rockefeller v

Presidential Candidate

Nelson A. Rockefeller


A Republican gathering at the Los Angeles Biltmore Hotel followed an unsuccessful speech before the San Francisco convention at the Cow Palace where Rocky was shamefully booed by Goldwater and Nixon supporters. Giant posters of Nixon hovered tastelessly over the proceedings. A picture could not be made of Rocky without Richard Nixon’s countenance. Nixon was his nemesis, and Nixon followers his enemy.

I covered Rocky on one occasion when some hard core print reporters influenced his press aide to split his press conference in two. The first half for print media, the second for television and radio. Disgruntled newspaper reporters claimed television news traded on their questions, their expertise, that TV news had no depth and newspaper reporters could explore the candidate in a more meaningful exchange without the presence of the upstart media. They argued that answers to print reporters questions often aired on television before some publications hit the street. The reporters neglected to mention they, too, utilized information solicited by TV newsreel cameramen. Newsreel crews did not have reporters with them in those times.

Furious about the decision, NBC officials assigned two crews to cover the first news conference: one on a tripod to cover Rocky, and me with hand-held sound to cover the brou-ha-ha about to develop.

The scene was heating up when we arrived. Several newsreel cameras had already set up and newspaper reporters were fuming. Key agitators argued with Rockefeller’s press aide and TV crews steadfastly held their ground. Television department heads were there demanding their right to cover the first press conference, stating there could not be a “separate but equal” press conference. I questioned the equality of it based on “what if” Rocky got knocked off in either press conference. Obviously, some would miss the story. The aide had an anguished expression, clearly sorry he attempted to set precedent to help his newspaper buddies.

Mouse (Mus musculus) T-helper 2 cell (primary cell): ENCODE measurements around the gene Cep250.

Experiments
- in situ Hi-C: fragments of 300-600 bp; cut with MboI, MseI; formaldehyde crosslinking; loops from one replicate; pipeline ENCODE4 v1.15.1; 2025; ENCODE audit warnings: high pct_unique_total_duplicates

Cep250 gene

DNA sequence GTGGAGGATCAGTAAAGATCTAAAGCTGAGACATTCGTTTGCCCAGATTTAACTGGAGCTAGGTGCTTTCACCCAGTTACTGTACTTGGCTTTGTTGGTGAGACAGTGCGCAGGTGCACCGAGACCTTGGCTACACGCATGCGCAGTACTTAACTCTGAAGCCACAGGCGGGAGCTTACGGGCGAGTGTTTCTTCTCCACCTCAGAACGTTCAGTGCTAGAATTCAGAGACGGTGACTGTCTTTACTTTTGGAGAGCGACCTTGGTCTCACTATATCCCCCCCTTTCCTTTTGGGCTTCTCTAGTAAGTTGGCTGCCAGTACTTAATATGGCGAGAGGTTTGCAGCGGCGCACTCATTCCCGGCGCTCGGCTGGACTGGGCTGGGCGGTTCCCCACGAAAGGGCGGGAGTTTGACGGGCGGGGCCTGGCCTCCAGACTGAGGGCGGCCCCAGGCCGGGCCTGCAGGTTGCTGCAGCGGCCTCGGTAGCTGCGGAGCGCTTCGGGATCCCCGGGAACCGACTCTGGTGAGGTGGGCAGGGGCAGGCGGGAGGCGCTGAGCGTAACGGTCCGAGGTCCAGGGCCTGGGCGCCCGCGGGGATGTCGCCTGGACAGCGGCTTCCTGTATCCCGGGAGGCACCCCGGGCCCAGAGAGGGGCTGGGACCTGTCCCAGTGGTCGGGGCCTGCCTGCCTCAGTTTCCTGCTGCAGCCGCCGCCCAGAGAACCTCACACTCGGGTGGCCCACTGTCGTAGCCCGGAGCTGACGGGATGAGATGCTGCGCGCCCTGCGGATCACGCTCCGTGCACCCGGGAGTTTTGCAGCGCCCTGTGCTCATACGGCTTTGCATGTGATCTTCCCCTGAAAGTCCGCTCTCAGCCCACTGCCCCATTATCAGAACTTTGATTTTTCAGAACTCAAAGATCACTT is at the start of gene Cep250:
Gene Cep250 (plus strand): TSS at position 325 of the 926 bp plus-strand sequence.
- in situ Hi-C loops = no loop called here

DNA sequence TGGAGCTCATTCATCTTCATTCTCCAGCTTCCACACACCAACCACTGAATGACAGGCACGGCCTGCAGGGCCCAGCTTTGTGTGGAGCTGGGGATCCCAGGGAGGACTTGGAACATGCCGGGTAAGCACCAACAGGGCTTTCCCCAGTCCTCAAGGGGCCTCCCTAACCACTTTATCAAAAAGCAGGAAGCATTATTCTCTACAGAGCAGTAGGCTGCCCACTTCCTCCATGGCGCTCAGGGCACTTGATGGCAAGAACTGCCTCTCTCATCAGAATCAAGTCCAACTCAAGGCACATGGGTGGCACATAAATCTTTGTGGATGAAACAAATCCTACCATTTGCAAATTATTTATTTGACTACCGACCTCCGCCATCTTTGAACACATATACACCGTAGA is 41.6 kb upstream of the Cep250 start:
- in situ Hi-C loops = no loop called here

I moved through shadows with available light candidly recording heated exchanges between the two factions. When Ed Conklin, second in command at NBC, showed up, I followed. Unaware, Ed approached Rocky’s aide, questioning what the hell was going on. I stood behind Ed in darkness with a zoom lens trained on the aide’s strained face. After some haggling, he stared hard at Ed and blurted out “Look, Ed. You know Rocky can’t say the same things to television that he can say to the press.” Glancing over Ed’s shoulder at my lens, he angrily protested, “Is that thing on? You should tell me what that damned thing is running!” I ran to the lab and we fed Huntley-Brinkley for the network show, a clear cut scoop which explained everything in a few terse words.

I apologized to Rocky later that night at another event. He understood, saying the whole thing was pretty silly. That was the last attempt at divided press conferences.


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